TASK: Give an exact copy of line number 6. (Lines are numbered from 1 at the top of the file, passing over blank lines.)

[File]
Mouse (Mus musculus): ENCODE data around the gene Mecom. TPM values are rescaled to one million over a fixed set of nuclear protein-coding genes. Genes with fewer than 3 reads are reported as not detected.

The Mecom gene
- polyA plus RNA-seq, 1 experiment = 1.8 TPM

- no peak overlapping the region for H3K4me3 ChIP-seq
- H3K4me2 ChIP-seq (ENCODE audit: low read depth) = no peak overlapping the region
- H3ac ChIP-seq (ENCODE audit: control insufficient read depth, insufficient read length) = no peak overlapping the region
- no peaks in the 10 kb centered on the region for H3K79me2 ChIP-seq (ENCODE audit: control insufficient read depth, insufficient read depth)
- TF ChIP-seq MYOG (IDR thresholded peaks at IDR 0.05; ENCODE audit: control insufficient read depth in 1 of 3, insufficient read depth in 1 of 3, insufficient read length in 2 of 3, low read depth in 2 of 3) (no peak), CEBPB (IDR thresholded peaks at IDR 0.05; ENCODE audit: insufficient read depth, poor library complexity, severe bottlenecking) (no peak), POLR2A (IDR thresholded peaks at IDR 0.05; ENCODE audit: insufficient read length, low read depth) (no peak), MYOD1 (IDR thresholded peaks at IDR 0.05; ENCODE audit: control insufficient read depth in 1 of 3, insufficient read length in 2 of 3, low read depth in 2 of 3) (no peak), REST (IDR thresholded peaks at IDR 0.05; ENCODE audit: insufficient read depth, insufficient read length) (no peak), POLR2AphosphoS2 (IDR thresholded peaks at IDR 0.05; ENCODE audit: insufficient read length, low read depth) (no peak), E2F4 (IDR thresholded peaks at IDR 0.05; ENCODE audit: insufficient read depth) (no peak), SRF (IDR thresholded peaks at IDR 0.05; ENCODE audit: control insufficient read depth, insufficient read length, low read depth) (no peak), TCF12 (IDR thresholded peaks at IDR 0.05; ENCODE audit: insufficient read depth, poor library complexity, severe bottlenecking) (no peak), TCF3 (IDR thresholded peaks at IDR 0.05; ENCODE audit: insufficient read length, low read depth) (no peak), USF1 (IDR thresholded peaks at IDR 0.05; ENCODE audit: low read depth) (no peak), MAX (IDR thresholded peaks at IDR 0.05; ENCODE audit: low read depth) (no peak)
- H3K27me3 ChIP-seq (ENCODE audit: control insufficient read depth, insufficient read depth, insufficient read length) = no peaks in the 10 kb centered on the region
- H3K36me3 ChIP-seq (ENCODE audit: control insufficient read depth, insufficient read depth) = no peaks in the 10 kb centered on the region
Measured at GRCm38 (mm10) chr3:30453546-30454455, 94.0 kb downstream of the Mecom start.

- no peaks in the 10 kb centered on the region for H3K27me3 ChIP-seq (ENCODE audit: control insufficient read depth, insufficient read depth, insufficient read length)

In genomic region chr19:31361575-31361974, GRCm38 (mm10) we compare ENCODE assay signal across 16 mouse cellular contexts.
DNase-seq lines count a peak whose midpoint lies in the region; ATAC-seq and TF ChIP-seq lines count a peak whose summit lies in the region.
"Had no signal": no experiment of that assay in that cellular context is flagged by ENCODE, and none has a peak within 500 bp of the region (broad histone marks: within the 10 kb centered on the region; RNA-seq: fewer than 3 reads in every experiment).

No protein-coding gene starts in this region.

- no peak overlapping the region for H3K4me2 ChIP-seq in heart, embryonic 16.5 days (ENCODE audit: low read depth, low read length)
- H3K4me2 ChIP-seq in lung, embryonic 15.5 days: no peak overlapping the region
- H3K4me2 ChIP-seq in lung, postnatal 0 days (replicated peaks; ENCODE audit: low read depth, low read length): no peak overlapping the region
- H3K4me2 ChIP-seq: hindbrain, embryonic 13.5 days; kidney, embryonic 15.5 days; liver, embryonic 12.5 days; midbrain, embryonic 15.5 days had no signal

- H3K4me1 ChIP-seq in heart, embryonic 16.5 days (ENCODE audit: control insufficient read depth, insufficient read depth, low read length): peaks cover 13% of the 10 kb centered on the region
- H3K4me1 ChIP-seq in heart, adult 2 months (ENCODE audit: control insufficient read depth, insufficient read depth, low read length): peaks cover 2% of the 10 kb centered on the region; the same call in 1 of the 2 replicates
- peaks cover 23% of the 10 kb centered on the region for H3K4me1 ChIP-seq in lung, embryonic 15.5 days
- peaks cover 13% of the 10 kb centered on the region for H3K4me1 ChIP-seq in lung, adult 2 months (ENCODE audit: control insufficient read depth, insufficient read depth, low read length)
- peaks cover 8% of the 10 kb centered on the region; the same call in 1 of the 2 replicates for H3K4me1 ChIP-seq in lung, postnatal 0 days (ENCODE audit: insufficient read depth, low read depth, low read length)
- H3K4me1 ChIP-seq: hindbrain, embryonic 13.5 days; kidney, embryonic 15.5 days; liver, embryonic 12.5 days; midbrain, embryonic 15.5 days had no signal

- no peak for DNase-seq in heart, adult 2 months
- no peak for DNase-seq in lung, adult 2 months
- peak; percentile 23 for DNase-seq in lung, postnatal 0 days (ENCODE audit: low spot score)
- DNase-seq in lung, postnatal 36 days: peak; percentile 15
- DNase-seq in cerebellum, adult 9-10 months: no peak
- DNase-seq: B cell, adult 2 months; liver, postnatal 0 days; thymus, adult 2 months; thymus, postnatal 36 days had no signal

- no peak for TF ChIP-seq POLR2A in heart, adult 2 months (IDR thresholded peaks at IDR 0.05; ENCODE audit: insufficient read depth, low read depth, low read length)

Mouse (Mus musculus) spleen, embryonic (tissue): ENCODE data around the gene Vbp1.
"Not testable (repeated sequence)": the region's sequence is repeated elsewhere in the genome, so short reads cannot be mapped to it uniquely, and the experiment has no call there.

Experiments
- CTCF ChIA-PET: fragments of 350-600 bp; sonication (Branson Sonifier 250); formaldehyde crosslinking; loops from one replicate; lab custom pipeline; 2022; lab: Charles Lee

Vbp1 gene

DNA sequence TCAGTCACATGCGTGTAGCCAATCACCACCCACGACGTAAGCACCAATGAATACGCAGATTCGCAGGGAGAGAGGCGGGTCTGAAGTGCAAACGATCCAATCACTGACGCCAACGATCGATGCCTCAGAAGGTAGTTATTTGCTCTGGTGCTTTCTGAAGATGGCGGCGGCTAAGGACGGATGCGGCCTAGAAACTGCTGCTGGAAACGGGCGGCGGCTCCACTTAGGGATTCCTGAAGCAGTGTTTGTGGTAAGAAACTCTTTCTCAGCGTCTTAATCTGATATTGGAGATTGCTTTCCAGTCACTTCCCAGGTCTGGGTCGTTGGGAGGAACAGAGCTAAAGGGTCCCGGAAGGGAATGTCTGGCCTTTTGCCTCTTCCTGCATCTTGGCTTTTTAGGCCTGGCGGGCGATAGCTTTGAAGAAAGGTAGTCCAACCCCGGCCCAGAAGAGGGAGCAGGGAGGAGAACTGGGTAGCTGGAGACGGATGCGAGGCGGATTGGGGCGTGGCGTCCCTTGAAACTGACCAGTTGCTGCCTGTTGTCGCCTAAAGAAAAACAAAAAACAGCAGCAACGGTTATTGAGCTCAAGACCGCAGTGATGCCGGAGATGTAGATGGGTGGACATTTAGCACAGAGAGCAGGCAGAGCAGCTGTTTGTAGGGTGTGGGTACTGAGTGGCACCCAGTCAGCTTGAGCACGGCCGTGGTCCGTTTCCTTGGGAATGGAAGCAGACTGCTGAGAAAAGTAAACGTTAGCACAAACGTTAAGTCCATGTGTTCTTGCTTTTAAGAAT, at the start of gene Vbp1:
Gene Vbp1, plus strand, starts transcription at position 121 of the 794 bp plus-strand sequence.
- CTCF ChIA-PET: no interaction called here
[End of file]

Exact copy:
- H3ac ChIP-seq (ENCODE audit: control insufficient read depth, insufficient read length) = no peak overlapping the region